Roadtripping: 5 Quirky & Cool Overberg Experiences

Categories Featured, Photography, Travel

Earlier this month, I had the privilege of taking a whirlwind trip around the Overberg as part of #OverbergFam2019 – a familiarisation trip supported by Wesgro and SATSA – to explore this special region in a little more depth.

Veering off the beaten track (i.e. the N2) as far as possible, our itinerary took us from Elgin to Barrydale to Swellendam to Malgas and finally De Hoop. Along the way, we enjoyed an incredible array of experiences – from a chilly morning game drive at Sanbona Wildlife Reserve to an exquisite overnight stay at Schoone Oordt Country House and all manner of treats in between.

While I’m no stranger to the Overberg, this trip introduced me to a few quirky new experiences. Here are five I’d highly recommend to anyone who might be craving a leisurely spring road trip:

Masbiekers Valley Project, Swellendam

Something magical is happening in Swellendam.

A forgotten valley is being transformed into a safe haven for friendly forestlings, lovingly coaxed out of wood and earth by artist, Andrew Hofmeyr.

The Masbiekers Valley Project started in 2016 when Andrew and his partner, Landia discovered this area behind Swellendam’s old VF Park.

It was overgrown with black wattle trees and blue gums, but in amongst the alien invasive plant species, there was a spattering of indigenous plants – wild peaches, klip els, tree fuchsias and yellowwoods.

Andrew was inspired by the potential of the area to become an art trail where the community could walk, see art and learn more about the plants and animals of the area.

They also launched an Eco-Art competition for high school students from Swellendam this year.

Six of the students’ artwork ideas were chosen and are going to be made a reality by Andrew within the next month!

What I love most about this project is that, while Andrew has taken the initiative to reclaim this neglected piece of land, he wants the entire community to take ownership of it.

Locals and visitors are invited to get involved by planting indigenous trees, clearing invasive plants or making art of their own to add to the growing collection.

Those who don’t have time, but might have other resources can buy an owl box, sponsor a worker or adopt/gift a tree.

Next time you’re in Swellendam, be sure to take an hour or so for a walk through this enchanted nature sanctuary.

If you’d like to meet the people behind the project and hear the story from the original source, you can book Tree-Planting & Guided Art Trail Walk on Airbnb Experiences with Andrew and Landia.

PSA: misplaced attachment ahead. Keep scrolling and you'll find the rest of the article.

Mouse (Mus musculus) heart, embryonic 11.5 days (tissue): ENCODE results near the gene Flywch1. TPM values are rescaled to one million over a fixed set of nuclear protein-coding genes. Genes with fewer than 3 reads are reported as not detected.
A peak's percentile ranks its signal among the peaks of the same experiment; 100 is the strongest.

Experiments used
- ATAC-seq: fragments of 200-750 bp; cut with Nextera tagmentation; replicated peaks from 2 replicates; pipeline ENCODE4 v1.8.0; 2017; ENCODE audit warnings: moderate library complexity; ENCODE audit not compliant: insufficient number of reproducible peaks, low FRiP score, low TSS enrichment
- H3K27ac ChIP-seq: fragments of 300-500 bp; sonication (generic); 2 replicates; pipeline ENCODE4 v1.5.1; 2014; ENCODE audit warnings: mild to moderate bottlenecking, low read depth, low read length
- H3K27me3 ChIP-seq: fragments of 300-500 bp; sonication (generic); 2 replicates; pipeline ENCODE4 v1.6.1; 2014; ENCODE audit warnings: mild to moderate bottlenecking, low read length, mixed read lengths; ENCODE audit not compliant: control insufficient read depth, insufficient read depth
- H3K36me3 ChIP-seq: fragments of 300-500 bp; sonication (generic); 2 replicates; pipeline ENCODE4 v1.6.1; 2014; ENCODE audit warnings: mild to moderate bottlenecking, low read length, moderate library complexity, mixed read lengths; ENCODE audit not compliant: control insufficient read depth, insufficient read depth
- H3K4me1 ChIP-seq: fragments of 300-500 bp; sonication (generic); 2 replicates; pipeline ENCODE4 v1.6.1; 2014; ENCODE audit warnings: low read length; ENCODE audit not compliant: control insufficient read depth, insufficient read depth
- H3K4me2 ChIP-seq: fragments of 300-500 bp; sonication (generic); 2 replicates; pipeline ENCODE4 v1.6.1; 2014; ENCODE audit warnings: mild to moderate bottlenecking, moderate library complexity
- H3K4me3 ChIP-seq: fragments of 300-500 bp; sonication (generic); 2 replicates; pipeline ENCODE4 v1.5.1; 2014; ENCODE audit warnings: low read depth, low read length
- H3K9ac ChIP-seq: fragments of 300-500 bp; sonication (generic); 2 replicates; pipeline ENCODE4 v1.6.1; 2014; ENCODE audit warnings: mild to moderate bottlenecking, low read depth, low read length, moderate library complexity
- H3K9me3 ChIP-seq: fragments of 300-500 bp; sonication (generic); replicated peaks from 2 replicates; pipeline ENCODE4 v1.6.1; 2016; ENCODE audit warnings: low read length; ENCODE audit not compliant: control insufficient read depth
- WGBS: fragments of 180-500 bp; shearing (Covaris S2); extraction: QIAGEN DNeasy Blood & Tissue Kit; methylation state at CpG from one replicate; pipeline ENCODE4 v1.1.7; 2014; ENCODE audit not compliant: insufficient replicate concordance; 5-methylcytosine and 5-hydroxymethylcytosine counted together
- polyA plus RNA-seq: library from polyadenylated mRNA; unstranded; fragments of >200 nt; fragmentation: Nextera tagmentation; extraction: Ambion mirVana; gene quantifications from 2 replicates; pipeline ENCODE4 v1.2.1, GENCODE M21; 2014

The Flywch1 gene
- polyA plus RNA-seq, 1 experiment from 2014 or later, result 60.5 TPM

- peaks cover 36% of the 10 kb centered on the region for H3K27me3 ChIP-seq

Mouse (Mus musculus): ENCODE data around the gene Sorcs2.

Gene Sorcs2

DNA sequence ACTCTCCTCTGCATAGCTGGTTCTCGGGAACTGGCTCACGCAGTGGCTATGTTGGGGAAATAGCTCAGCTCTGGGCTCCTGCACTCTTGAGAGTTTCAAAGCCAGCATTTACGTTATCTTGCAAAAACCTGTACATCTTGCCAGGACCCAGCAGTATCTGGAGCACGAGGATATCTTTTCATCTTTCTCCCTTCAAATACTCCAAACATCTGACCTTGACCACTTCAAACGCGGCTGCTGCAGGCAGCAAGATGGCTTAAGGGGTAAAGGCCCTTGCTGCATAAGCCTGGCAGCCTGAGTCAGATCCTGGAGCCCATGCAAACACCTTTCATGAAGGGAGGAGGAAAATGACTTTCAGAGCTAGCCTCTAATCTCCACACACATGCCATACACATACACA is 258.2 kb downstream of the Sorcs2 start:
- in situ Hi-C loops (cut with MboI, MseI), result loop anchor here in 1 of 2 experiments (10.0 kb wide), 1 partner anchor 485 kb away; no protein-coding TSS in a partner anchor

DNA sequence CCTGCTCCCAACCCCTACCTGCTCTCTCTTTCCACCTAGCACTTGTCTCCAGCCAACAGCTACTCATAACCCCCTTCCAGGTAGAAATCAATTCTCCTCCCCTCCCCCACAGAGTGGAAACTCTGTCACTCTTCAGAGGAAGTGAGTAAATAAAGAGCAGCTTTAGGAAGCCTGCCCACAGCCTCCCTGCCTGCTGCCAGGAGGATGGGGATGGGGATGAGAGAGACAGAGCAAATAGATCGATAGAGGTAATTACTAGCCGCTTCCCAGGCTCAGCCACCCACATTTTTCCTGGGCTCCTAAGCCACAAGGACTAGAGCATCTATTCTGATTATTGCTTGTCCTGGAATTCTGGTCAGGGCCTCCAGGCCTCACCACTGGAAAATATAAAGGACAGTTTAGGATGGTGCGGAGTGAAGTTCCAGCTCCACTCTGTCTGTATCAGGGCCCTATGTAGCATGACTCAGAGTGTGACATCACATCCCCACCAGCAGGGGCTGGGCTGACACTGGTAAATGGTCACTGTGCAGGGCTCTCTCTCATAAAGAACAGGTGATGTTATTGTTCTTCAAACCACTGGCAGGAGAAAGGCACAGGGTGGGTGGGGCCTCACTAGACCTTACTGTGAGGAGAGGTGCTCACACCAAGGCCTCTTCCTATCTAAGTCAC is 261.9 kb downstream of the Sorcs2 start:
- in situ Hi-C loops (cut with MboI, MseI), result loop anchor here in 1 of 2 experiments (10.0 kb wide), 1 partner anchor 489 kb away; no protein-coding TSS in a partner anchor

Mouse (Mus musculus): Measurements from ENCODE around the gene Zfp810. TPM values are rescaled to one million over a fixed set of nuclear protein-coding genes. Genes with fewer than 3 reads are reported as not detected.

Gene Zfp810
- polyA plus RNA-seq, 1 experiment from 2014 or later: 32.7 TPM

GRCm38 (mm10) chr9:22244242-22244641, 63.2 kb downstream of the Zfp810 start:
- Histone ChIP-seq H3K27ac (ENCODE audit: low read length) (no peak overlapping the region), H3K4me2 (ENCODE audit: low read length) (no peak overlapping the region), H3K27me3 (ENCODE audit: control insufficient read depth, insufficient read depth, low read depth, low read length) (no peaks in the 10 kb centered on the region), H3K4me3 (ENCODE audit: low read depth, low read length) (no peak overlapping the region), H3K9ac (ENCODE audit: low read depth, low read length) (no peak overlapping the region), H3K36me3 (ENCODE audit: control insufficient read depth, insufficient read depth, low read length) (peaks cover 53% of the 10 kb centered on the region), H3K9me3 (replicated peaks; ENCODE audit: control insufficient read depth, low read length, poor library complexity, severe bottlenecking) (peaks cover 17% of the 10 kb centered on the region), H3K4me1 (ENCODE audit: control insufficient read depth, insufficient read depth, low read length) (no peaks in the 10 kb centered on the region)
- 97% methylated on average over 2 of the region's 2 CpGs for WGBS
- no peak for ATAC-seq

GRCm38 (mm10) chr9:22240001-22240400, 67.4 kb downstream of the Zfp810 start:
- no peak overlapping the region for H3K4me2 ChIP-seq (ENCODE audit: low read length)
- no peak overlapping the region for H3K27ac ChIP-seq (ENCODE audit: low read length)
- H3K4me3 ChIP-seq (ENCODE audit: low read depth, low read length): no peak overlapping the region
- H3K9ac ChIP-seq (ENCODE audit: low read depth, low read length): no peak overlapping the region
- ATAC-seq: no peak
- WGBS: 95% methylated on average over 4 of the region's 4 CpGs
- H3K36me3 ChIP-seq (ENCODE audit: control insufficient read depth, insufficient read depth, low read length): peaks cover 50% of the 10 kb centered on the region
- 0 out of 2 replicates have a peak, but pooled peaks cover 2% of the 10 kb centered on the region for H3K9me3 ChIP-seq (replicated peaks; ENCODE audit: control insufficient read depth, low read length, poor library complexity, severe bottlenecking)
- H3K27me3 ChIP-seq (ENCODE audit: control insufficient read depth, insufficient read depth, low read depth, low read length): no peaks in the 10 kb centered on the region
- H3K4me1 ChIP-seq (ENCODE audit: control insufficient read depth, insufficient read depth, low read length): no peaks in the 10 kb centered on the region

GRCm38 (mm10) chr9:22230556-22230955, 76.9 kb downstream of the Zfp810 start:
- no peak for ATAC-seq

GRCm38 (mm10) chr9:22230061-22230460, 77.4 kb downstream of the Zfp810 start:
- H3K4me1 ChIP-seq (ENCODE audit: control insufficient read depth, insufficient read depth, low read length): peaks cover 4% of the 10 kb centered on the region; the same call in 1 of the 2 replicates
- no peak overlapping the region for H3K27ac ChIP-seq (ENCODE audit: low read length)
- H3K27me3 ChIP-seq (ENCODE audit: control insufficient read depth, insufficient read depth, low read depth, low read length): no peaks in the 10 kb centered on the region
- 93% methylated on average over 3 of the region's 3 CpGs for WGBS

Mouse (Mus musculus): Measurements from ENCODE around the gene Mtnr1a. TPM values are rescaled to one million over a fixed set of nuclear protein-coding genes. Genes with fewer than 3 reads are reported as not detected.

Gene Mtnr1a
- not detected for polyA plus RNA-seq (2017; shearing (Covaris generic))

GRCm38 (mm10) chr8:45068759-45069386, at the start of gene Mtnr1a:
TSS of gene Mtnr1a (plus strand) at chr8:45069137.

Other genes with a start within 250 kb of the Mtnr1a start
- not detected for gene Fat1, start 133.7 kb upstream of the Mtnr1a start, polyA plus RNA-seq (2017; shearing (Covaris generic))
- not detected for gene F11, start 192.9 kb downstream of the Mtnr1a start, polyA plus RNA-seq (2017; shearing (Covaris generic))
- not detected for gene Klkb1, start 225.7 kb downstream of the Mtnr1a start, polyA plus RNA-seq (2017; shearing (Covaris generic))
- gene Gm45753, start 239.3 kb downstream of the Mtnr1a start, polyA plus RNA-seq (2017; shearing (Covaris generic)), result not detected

In the meantime, find out more on Masbiekers Valley Project website.

Sijnn Wines, Malgas

If you love a good boutique wine-tasting experience, you will absolutely adore Sijnn Wines.

Located roughly in the middle of nowhere – i.e. on a picturesque hill close to the tiny settlement of Malgas on the south-western bank of the Breede River – Sijnn is unlike any wine farm I’ve ever visited before. There is no perfectly curated rolling lawn with a duck pond at the far end or busloads of tourists arriving and departing like clockwork.

Instead, a meticulously designed, yet rustic tasting room shelters among a wild garden of fynbos and aloes, while winter-dormant bush vines crouch in rows alongside.

“David and Rita Trafford discovered the future Sijnn land while on holiday in Malgas in 2000. The soil and landscape reminded them of Portugal and they were immediately intrigued. A purchase agreement and more than 200 soil profiles later, approximately ten hectares of vines were planted,” the website reads.

Inspired by nature, the team behind Sijnn – derived from the Khoisan word meaning riverbank – like to keep things simple. Their core range includes the Sijnn Red Blend, Sijnn White and Sijnn Saignee.

We spent the afternoon around a long wooden table on the large shady front stoep, tasting their superb wines, snacking on farm-fresh bread an charcuterie and taking a fascinating tour of the cellar.

If you’d like to experience a curated tasting of their limited edition wines, they are open every Saturday between 10:00 and 15:00 or by appointment during the week.